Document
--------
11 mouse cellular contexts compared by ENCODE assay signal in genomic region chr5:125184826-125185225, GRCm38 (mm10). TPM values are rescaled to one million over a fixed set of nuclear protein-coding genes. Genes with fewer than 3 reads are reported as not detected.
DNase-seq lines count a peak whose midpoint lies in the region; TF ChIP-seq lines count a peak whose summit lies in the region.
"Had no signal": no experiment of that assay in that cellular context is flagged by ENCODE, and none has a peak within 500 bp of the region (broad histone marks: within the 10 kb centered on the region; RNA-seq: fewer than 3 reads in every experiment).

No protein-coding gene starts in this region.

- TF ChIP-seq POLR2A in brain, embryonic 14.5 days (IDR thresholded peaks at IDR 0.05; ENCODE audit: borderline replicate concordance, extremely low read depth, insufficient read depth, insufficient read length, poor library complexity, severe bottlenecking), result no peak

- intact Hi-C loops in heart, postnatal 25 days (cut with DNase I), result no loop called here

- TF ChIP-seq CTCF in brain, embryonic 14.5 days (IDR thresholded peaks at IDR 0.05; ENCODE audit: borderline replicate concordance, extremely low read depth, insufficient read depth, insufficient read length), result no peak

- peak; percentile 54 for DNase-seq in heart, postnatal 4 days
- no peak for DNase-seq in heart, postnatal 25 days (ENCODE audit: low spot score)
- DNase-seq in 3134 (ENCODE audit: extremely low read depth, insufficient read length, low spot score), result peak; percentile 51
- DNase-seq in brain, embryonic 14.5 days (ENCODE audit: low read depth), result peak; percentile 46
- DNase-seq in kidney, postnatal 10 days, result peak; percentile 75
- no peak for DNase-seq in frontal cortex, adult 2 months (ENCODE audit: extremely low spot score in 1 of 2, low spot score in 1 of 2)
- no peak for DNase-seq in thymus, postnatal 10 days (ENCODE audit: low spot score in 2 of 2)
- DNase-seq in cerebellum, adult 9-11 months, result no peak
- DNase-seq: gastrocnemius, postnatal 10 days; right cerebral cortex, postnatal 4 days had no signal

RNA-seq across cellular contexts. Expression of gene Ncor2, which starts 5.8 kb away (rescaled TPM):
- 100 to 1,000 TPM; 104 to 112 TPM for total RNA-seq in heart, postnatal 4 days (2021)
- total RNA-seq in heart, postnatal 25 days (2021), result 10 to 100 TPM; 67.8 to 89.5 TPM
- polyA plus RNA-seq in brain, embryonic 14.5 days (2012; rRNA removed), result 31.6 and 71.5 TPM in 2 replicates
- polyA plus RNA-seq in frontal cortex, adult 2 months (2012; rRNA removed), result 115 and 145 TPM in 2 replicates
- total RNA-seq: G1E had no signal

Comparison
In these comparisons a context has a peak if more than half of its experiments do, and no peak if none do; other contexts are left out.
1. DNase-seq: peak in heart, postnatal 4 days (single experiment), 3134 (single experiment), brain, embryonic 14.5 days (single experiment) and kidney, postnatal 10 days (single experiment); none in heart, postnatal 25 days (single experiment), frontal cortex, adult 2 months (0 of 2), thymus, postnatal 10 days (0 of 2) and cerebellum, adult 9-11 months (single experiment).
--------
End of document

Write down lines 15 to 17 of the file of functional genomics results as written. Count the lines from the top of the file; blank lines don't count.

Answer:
- DNase-seq in cerebellum, adult 9-11 months, result no peak
- DNase-seq: gastrocnemius, postnatal 10 days; right cerebral cortex, postnatal 4 days had no signal

RNA-seq across cellular contexts. Expression of gene Ncor2, which starts 5.8 kb away (rescaled TPM):